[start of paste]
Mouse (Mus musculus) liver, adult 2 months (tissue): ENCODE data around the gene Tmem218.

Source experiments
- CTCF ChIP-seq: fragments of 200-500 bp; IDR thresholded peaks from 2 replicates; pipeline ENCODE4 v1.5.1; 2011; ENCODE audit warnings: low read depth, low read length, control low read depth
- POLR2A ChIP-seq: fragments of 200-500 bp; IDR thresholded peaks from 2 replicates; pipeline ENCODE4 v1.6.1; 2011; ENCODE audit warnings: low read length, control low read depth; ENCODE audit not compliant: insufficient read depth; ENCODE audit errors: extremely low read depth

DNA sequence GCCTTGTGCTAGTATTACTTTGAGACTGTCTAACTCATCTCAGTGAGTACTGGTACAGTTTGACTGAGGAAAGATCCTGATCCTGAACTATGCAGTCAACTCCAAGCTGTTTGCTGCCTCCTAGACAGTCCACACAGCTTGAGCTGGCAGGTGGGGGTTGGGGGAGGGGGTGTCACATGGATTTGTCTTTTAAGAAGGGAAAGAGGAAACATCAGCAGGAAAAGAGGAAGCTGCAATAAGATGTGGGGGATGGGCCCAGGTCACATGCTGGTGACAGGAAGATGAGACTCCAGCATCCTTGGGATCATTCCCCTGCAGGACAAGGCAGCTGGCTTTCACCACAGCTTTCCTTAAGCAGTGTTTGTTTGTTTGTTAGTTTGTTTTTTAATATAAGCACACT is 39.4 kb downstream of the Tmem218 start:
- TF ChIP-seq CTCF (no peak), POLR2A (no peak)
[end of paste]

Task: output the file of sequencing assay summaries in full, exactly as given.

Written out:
Mouse (Mus musculus) liver, adult 2 months (tissue): ENCODE data around the gene Tmem218.

Source experiments
- CTCF ChIP-seq: fragments of 200-500 bp; IDR thresholded peaks from 2 replicates; pipeline ENCODE4 v1.5.1; 2011; ENCODE audit warnings: low read depth, low read length, control low read depth
- POLR2A ChIP-seq: fragments of 200-500 bp; IDR thresholded peaks from 2 replicates; pipeline ENCODE4 v1.6.1; 2011; ENCODE audit warnings: low read length, control low read depth; ENCODE audit not compliant: insufficient read depth; ENCODE audit errors: extremely low read depth

DNA sequence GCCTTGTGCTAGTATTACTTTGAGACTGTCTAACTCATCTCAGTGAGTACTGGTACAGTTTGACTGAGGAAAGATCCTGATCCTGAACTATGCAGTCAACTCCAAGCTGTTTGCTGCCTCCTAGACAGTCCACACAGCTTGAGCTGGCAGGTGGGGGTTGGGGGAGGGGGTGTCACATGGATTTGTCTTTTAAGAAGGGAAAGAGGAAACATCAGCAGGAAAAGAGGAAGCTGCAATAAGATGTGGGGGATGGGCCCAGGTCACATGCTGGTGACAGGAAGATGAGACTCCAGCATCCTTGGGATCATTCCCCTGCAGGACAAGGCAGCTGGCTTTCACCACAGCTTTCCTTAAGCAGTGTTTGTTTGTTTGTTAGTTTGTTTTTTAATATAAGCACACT is 39.4 kb downstream of the Tmem218 start:
- TF ChIP-seq CTCF (no peak), POLR2A (no peak)